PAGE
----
HIV-related prosecutions in Belgium have used the general criminal law, both for sexual and non-sexual exposure and/or transmission.
Of the five known cases in Belgium, the first (for biting) occurred in 1991, where a man Liege was sentenced to 8 months in prison for aggravated assault, although the first case related to sex did not take place until 2011.
People with HIV have been prosecuted where their actions may have included possible exposure to HIV, both where transmission has been alleged and where it has not. People have also been prosecuted where it was alleged than an act included a risk of HIV exposure, although the allegation is not supported by science. When the offences have related to sex, prosecutions have been based on an allegation that the accused did not disclose their HIV status before the act in question.
In 2002, a man was prosecuted for alleged HIV exposure for smearing blood on a door handle. Following an appeal, he received the maximum sentence under article 402 (Brussels appeal court, 03/03/2002, n° 220/AR/2002). This was the first time that article 402 of the Penal Code was used, the appeal court having rejected the previously used attempted poisoning charge, under article 405, that assumed deliberate intent to commit homicide.
Article 402 states that anyone who causes another person to become ill or unable to work, by administering to him voluntarily, but without intent to kill, substances which may cause death, or substances which, although not of a nature to cause death, may nevertheless seriously impair health, shall be punished by imprisonment of three months to five years and a fine of between fifty euros and five hundred euros.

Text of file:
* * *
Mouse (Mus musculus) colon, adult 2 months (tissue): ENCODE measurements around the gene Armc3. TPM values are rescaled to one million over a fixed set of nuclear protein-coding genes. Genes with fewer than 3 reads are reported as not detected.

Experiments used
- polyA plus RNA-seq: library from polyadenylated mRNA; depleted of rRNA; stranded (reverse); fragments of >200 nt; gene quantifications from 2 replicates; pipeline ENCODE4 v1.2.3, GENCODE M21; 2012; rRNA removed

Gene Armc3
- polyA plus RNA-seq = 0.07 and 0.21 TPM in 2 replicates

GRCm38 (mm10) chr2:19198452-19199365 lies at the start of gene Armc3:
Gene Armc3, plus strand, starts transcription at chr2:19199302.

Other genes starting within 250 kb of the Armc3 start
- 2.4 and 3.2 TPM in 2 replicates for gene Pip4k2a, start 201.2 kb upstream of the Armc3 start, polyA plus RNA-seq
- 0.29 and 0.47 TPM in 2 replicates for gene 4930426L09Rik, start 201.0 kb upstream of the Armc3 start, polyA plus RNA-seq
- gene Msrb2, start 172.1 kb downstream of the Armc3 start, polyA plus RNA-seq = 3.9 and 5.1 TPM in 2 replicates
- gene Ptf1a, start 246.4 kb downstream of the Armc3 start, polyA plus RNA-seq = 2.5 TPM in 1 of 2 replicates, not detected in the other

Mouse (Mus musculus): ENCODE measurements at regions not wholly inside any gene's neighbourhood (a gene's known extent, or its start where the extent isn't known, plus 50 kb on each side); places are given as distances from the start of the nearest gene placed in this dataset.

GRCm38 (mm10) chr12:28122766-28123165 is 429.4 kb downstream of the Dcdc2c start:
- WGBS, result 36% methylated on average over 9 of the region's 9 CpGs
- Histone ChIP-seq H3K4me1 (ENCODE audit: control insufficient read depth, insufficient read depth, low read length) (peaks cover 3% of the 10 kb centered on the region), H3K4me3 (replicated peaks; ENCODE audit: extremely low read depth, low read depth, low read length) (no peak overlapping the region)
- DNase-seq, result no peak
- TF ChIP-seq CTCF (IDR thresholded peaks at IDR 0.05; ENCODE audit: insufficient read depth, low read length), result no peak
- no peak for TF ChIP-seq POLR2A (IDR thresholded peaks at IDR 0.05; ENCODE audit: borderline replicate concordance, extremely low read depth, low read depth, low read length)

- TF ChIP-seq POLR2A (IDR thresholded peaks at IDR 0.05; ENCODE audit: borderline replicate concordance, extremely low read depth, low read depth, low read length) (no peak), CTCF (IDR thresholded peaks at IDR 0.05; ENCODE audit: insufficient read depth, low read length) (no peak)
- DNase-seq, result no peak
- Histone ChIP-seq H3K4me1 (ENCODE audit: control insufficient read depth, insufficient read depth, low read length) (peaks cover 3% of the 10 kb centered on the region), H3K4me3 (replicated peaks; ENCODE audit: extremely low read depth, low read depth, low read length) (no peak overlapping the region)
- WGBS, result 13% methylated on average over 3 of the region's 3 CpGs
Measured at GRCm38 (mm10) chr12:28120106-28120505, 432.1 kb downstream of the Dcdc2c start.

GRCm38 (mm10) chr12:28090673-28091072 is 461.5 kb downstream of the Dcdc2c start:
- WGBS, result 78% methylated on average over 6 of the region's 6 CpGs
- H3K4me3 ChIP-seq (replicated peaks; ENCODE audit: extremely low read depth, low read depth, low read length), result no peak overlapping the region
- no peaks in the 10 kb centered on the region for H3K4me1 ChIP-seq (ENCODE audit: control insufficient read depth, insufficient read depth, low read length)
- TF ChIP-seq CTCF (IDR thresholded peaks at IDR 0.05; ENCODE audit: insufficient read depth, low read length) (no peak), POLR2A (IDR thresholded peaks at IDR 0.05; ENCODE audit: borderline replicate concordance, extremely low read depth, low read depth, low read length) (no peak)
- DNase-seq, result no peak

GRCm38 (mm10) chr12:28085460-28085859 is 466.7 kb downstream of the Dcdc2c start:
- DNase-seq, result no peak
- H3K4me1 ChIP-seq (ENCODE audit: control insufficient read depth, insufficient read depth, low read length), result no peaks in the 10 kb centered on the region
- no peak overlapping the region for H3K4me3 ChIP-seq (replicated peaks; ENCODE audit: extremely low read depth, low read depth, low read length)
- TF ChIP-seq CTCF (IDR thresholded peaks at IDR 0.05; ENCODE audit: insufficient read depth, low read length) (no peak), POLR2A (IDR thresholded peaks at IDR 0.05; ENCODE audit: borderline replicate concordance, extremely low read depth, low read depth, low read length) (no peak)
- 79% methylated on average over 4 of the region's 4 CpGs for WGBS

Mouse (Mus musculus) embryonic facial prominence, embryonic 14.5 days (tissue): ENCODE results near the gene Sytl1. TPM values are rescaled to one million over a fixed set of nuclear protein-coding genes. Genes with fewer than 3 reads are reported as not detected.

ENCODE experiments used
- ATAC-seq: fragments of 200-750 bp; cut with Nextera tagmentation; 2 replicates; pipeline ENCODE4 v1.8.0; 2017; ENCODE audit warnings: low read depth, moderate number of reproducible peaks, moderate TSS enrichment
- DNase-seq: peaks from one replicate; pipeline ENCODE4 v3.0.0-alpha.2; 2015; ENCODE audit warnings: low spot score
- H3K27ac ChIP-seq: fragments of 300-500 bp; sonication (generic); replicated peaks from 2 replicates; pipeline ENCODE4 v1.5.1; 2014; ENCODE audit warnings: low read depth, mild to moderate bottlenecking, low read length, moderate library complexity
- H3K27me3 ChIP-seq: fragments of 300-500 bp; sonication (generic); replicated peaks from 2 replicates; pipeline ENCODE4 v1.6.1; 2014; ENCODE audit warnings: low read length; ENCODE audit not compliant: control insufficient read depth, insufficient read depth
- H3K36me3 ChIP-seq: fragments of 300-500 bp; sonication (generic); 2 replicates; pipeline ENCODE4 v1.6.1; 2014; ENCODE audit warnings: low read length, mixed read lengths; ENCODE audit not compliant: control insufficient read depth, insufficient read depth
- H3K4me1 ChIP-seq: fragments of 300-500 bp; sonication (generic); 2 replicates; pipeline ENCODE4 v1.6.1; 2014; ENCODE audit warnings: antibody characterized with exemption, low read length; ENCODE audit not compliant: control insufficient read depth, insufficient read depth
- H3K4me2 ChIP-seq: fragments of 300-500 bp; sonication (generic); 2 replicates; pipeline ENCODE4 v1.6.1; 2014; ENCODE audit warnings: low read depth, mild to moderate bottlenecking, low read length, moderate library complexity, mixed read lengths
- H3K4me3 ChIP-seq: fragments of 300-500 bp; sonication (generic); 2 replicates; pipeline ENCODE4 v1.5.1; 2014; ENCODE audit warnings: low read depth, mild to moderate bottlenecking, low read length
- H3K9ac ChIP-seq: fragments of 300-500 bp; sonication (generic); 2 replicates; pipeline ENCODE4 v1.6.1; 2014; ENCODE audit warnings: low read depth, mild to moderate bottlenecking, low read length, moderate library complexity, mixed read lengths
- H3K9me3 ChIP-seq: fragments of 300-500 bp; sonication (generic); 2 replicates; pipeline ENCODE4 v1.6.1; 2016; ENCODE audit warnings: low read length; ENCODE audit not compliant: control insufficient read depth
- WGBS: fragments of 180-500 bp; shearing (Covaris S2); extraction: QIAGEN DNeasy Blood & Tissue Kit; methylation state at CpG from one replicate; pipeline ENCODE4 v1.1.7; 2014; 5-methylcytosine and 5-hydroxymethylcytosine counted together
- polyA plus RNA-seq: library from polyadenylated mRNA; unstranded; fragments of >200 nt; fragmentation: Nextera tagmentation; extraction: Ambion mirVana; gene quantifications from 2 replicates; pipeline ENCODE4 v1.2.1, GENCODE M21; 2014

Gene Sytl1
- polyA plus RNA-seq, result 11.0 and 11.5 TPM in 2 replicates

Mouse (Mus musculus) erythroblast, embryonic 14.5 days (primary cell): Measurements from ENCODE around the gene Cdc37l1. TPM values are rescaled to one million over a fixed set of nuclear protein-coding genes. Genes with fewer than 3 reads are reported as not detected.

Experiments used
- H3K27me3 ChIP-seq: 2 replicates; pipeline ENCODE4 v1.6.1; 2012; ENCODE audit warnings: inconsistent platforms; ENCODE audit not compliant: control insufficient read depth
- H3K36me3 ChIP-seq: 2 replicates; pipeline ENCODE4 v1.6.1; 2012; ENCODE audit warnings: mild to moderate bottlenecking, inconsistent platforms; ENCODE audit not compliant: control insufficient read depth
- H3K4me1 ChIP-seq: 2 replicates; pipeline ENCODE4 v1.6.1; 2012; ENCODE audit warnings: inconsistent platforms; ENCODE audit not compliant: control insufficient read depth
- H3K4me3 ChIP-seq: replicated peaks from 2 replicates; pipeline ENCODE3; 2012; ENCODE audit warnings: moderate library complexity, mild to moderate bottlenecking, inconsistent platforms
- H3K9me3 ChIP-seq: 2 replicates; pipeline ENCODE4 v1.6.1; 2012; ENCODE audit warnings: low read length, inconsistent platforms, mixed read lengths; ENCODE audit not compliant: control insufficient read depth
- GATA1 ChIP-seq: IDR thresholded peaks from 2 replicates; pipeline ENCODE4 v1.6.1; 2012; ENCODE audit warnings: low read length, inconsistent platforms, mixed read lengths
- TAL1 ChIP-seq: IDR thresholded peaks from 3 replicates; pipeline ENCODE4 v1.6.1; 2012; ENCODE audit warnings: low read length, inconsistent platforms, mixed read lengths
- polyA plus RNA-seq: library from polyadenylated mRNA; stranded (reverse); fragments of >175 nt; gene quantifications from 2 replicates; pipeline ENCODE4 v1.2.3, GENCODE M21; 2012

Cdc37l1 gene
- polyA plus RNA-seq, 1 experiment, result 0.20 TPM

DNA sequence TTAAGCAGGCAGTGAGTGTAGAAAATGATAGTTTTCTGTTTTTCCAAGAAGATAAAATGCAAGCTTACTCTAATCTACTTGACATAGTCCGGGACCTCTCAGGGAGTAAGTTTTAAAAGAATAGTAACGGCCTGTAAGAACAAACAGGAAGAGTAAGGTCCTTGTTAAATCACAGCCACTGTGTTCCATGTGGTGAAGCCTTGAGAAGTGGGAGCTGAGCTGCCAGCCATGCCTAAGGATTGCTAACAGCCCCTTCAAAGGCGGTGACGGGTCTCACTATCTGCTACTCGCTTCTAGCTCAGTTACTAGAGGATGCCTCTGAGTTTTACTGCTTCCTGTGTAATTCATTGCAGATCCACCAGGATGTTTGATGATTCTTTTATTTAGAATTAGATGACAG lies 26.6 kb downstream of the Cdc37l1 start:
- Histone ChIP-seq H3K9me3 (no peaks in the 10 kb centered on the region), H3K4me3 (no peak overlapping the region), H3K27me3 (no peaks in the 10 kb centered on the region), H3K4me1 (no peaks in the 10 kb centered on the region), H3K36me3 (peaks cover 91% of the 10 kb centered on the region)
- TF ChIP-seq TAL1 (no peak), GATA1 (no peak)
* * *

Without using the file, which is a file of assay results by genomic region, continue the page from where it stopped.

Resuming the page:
The first case of alleged HIV transmission through a sexual act occurred in June 2011 in Huy. The court sentenced a man living with HIV to 3 years in prison under article 402, ruling that, as the accused had been aware of his HIV status, he must have also been aware of the risk of transmission, and transmission had therefore been deliberate.
Criminal Code - Article 402
Will be punished by imprisonment from three months to five years and a fine of fifty francs to five hundred francs, whoever has caused to others an illness or incapacity of personal work, by administering voluntarily, but without intention to kill, substances which may cause death, or substances which, although not liable to death, may, however, seriously impair health.
Analyses the criminalization of the sexual transmission of HIV that since the 2000s in countries such as Canada, Britain, France and Belgium at a time when HIV is entering the realm of chronic disease through effective antiretroviral treatment.
Author: Pezeril, Charlotte.